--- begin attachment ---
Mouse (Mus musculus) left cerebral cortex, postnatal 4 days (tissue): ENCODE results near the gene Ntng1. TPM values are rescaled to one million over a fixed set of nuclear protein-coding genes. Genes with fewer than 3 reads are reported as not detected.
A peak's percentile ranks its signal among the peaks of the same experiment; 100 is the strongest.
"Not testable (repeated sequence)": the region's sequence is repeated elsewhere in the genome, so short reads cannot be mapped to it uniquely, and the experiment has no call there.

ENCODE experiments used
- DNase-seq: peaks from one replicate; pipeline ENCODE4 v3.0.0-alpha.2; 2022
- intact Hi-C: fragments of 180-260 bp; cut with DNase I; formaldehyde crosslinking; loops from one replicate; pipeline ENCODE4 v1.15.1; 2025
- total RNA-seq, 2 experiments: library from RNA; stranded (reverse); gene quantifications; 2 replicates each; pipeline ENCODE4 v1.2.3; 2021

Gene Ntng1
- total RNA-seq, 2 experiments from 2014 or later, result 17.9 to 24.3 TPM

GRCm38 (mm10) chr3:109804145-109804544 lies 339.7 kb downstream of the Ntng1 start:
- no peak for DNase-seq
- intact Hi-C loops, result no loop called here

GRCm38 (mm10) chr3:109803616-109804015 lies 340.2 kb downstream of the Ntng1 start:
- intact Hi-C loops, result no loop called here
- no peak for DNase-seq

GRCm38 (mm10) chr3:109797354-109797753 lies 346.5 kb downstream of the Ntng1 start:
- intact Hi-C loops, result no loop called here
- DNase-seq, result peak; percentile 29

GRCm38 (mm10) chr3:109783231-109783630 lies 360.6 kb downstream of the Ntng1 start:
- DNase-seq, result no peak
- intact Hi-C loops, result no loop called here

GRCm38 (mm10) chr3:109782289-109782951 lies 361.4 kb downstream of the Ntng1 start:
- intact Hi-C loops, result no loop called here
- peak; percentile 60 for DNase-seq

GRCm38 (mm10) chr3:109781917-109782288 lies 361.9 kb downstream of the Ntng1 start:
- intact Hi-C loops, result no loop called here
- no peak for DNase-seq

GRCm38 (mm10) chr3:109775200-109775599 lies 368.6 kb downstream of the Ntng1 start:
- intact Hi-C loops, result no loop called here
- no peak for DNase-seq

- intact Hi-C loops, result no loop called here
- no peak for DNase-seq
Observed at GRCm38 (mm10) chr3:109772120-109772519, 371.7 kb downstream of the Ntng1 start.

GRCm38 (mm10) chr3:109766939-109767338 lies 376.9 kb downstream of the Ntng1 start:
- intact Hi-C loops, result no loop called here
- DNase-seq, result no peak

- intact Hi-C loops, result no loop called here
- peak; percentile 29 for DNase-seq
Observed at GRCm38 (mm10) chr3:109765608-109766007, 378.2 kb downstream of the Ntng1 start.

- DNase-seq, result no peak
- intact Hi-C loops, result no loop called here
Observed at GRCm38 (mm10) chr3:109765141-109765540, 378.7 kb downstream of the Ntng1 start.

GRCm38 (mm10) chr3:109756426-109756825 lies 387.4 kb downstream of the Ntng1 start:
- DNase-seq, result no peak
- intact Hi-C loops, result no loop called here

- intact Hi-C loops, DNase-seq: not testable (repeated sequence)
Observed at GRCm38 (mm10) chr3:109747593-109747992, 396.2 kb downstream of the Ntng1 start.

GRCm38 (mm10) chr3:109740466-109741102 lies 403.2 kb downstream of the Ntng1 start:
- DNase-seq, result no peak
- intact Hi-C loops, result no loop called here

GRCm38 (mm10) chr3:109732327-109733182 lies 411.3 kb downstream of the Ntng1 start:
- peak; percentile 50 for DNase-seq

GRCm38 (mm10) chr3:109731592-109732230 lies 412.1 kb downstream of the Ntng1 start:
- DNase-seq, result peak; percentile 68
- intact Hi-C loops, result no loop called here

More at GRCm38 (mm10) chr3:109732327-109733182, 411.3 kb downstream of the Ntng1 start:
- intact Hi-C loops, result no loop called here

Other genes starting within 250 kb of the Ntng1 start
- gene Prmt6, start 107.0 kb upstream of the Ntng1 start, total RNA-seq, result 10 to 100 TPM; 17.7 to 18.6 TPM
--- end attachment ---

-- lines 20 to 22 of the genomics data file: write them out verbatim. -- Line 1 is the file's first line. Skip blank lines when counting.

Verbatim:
- DNase-seq, result no peak
- intact Hi-C loops, result no loop called here

GRCm38 (mm10) chr3:109782289-109782951 lies 361.4 kb downstream of the Ntng1 start: